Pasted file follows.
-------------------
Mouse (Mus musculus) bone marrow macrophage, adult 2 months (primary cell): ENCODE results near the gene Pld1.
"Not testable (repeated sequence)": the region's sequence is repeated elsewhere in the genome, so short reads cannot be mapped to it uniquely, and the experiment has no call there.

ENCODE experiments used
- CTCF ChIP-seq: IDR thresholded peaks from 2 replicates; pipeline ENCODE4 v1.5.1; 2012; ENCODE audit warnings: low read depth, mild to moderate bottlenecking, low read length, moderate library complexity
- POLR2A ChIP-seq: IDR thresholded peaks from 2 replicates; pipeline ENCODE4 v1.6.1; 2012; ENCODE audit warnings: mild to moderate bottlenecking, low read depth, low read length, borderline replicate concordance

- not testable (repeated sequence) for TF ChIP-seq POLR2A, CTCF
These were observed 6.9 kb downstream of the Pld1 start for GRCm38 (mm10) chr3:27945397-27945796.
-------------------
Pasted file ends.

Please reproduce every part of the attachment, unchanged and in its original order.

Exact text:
Mouse (Mus musculus) bone marrow macrophage, adult 2 months (primary cell): ENCODE results near the gene Pld1.
"Not testable (repeated sequence)": the region's sequence is repeated elsewhere in the genome, so short reads cannot be mapped to it uniquely, and the experiment has no call there.

ENCODE experiments used
- CTCF ChIP-seq: IDR thresholded peaks from 2 replicates; pipeline ENCODE4 v1.5.1; 2012; ENCODE audit warnings: low read depth, mild to moderate bottlenecking, low read length, moderate library complexity
- POLR2A ChIP-seq: IDR thresholded peaks from 2 replicates; pipeline ENCODE4 v1.6.1; 2012; ENCODE audit warnings: mild to moderate bottlenecking, low read depth, low read length, borderline replicate concordance

- not testable (repeated sequence) for TF ChIP-seq POLR2A, CTCF
These were observed 6.9 kb downstream of the Pld1 start for GRCm38 (mm10) chr3:27945397-27945796.